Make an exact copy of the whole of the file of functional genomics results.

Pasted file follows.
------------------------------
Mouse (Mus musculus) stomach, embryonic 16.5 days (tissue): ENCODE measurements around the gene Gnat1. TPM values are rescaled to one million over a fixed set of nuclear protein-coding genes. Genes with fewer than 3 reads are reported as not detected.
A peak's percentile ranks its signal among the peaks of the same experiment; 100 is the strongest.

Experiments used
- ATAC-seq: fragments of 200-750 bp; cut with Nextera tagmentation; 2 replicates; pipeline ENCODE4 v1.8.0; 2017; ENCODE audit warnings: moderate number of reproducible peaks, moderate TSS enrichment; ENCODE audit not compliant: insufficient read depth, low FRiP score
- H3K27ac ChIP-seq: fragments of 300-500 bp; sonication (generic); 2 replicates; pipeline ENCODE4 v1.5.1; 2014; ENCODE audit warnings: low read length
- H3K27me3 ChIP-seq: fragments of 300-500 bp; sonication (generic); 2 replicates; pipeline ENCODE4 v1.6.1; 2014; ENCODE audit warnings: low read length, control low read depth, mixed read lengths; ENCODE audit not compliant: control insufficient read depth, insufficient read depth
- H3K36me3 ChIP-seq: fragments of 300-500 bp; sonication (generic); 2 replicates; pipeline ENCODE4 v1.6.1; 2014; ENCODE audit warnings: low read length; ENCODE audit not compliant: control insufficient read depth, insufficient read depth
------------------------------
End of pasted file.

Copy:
Mouse (Mus musculus) stomach, embryonic 16.5 days (tissue): ENCODE measurements around the gene Gnat1. TPM values are rescaled to one million over a fixed set of nuclear protein-coding genes. Genes with fewer than 3 reads are reported as not detected.
A peak's percentile ranks its signal among the peaks of the same experiment; 100 is the strongest.

Experiments used
- ATAC-seq: fragments of 200-750 bp; cut with Nextera tagmentation; 2 replicates; pipeline ENCODE4 v1.8.0; 2017; ENCODE audit warnings: moderate number of reproducible peaks, moderate TSS enrichment; ENCODE audit not compliant: insufficient read depth, low FRiP score
- H3K27ac ChIP-seq: fragments of 300-500 bp; sonication (generic); 2 replicates; pipeline ENCODE4 v1.5.1; 2014; ENCODE audit warnings: low read length
- H3K27me3 ChIP-seq: fragments of 300-500 bp; sonication (generic); 2 replicates; pipeline ENCODE4 v1.6.1; 2014; ENCODE audit warnings: low read length, control low read depth, mixed read lengths; ENCODE audit not compliant: control insufficient read depth, insufficient read depth
- H3K36me3 ChIP-seq: fragments of 300-500 bp; sonication (generic); 2 replicates; pipeline ENCODE4 v1.6.1; 2014; ENCODE audit warnings: low read length; ENCODE audit not compliant: control insufficient read depth, insufficient read depth